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Extend std::exception

P: 6
Hello, i am italian, I apologize for my English.

I would like to extend the class std::exception:

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  1. #include <iostream.h>
  2. #include <stdio.h>
  3. #include <stdlib.h>
  4. #include <ctype.h>
  5. #include <sys/types.h>
  6. #include <errno.h>
  7. #include <dirent.h>
  8. #include <stdarg.h>
  9. #include <list>
  10. #include <string>
  11. #include <vector>
  12. #include <exception>
  13.  
  14. using namespace std;
  15.  
  16. class Exception : public std::exception
  17. {
  18. public:
  19.   Exception(const std::exception& e);
  20.  
  21.     Exception(const Exception& e);
  22.  
  23.     Exception(const std::string& s);
  24.  
  25.     Exception& operator= (const Exception& rhs);
  26.     void swap(Exception& x);
  27.  
  28.     virtual ~Exception() throw();
  29.  
  30. public:
  31.  
  32.     virtual const string getMessage() const;
  33.  
  34.     /**
  35.      * Returns getMessage()
  36.      */
  37.     virtual const char* what() const throw();
  38.  
  39. private:
  40.     string            m_msg;
  41. };
  42.  
  43. Exception::Exception(const std::string& s)
  44. {
  45.   m_msg = s;
  46.  
  47. Exception::Exception(const std::exception& e)
  48.   : std::exception(e)
  49. {
  50.  
  51. Exception::~Exception() throw()
  52. {
  53. }
  54.  
  55. Exception& Exception::operator=(const Exception& rhs)
  56. {
  57.     Exception(rhs).swap(*this);
  58.     return *this;
  59. }
  60.  
  61. void Exception::swap(Exception& rhs)
  62. {
  63.   std::swap(static_cast<std::exception&>(*this), static_cast<std::exception&>(rhs));
  64.   std::swap(m_msg, rhs.m_msg);
  65. }
  66.  
  67. const string Exception::getMessage() const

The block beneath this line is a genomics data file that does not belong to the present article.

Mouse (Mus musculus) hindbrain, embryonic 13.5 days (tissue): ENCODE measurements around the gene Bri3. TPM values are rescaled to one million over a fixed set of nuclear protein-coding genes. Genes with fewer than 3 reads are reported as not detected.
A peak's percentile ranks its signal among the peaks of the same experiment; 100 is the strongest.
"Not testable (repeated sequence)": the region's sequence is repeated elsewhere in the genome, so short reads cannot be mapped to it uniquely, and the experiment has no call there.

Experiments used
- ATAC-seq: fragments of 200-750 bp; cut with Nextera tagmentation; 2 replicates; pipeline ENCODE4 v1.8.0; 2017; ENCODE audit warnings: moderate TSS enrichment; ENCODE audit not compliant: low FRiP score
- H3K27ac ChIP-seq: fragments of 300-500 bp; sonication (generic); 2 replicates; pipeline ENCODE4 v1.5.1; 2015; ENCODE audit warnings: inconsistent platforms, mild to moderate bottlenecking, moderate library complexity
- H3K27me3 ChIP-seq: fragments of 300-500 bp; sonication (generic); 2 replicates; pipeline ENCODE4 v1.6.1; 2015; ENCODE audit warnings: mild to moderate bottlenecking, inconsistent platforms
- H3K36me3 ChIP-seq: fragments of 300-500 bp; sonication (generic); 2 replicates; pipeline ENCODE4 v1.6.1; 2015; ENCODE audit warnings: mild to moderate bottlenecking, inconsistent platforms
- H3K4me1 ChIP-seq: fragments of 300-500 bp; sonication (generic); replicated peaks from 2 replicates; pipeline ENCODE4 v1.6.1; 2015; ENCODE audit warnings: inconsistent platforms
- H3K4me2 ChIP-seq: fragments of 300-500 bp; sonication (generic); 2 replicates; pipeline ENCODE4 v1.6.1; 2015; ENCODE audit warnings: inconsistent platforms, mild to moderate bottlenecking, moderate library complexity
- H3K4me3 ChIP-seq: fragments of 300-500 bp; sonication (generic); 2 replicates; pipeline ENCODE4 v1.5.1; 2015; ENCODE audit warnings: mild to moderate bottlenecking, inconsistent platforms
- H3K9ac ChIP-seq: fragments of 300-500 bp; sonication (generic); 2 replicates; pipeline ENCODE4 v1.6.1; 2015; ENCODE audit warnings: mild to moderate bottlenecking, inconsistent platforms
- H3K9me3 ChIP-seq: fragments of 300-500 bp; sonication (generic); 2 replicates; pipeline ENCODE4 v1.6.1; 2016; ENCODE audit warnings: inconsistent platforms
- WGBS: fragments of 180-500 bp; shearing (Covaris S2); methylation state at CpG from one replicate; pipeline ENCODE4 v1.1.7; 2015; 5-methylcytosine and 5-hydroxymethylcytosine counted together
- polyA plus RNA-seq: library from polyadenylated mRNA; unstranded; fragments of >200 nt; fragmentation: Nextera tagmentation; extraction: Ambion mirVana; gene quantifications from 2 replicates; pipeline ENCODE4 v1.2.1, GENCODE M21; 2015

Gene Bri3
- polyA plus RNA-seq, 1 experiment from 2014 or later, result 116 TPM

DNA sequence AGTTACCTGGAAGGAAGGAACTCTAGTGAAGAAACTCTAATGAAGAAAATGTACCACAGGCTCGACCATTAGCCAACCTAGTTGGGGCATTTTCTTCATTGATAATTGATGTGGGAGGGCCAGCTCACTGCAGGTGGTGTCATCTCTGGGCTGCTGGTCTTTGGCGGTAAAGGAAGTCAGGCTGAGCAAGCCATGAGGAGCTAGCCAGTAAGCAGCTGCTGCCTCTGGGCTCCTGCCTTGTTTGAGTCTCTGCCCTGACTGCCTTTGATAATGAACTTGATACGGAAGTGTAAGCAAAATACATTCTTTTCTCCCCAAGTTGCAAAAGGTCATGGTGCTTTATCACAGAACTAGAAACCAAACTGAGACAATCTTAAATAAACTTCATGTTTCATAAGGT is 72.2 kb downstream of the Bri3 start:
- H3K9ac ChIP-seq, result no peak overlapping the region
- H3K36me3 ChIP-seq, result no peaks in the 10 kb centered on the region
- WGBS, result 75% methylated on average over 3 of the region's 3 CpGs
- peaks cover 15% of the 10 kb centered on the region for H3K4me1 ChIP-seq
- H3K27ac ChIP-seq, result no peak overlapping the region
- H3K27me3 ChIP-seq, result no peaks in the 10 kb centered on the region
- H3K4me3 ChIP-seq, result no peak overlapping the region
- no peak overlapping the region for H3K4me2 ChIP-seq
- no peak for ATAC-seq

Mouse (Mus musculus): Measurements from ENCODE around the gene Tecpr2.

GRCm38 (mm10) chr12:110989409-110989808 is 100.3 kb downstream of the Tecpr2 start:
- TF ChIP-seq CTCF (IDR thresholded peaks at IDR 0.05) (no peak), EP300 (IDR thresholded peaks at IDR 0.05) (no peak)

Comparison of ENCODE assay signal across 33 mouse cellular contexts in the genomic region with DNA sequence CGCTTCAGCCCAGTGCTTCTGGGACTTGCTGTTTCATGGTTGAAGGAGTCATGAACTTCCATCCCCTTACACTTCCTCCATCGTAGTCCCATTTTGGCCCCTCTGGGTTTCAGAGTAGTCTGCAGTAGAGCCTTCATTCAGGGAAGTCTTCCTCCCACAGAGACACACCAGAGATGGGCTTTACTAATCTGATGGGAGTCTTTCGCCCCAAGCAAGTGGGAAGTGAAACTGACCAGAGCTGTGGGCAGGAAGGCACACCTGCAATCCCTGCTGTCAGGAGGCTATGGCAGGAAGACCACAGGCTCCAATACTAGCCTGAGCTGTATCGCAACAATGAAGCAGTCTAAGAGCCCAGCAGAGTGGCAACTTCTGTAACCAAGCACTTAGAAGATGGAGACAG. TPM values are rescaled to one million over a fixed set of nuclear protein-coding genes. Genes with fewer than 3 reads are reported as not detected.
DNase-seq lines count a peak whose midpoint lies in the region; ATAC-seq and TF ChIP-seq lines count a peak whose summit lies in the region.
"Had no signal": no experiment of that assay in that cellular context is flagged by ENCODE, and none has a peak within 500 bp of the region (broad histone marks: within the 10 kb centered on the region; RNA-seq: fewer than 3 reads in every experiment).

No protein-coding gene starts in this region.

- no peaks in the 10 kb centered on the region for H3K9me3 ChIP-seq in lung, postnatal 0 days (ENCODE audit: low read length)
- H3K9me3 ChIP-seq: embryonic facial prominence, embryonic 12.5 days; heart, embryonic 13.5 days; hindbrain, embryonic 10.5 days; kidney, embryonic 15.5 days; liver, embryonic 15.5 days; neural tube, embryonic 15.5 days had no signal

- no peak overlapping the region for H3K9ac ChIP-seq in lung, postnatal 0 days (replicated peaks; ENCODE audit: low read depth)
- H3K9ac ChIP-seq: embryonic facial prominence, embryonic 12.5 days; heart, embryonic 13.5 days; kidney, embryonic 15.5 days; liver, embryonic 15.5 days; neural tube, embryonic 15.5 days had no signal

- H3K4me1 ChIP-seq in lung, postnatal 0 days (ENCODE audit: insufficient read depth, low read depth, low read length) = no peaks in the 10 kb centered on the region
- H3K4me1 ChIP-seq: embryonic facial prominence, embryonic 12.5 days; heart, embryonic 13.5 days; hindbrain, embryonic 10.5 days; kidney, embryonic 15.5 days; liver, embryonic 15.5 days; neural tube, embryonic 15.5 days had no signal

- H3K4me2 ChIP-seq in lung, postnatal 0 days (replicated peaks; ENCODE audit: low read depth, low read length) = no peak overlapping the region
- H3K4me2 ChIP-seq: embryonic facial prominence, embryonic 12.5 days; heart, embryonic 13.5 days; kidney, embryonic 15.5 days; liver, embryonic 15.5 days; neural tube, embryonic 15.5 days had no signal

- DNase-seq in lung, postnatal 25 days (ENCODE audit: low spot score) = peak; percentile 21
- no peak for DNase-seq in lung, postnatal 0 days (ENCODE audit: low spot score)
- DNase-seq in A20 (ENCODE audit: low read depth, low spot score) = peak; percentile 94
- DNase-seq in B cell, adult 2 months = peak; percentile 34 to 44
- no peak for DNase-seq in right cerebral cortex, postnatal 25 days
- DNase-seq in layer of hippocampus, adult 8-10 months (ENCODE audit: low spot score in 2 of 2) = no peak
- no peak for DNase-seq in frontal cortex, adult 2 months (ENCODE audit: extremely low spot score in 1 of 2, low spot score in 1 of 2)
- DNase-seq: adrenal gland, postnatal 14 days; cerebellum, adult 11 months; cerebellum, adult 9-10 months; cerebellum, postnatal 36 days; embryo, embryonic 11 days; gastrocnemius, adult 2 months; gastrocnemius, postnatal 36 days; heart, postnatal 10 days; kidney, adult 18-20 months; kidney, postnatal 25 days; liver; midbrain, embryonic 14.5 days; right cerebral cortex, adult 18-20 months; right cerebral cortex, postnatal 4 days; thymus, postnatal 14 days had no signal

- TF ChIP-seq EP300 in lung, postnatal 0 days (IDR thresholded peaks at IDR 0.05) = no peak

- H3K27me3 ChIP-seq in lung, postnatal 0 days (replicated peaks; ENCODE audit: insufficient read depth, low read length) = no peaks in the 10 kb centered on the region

68. {
  69.   return m_msg;
  70. }
  71.  
  72. const char* Exception::what() const throw()
  73. {
  74.   return getMessage().c_str();
  75. }
  76.  
  77. int main()
  78. {
  79.   string s("22");
  80.  
  81.   try
  82.   {
  83.     s.erase(10,10);
  84.   }
  85.   catch (Exception &tExc)
  86.   {
  87.     cout << tExc.getMessage() << endl;
  88.   }
  89.  
  90.   return 0;
  91. }
  92.  
  93.  
When I run this piece of code the program goes into 'core', Can you help me understand what's the problem?

Thank you
Sep 8 '10 #1
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10 Replies


Banfa
Expert Mod 5K+
P: 8,916
If std::string is throwing an exception you are not catching it. std::string will be throwing either std::exception or more likely an exception derived from std::exception from the stdexcept header.

You catch your own exception, this will not be a match for the exception thrown by std::string, it can not be, std::string is compiled without access to your Exception class and so can not through that class. So the exception handler will not be entered because you have to catch the thing thrown or a super-class of the thing thrown. The unhandled exception then causes you program to core dump.


You derive from std::exception so that you have an exception that you can throw from your own code but that people using your code can catch easily using std::exception as well as all any other exceptions.
Sep 8 '10 #2

Oralloy
Expert 100+
P: 983
@dinopc,

May I ask why you're implementing assignment in terms of std::swap, which recurses back to your assignment? This recursion may well cause an infinite stack extension, ultimately resulting in a core dump.

Which is to say, I really don't understand your modified assignment operator - what are you trying to achieve?

Of course, my analysis of your code may be wrong, in which case, ignore me.

Cheers!
Sep 8 '10 #3

weaknessforcats
Expert Mod 5K+
P: 9,197
Also, when you derive from std::exception, you catch an std::exception reference and not an object of your own derived class.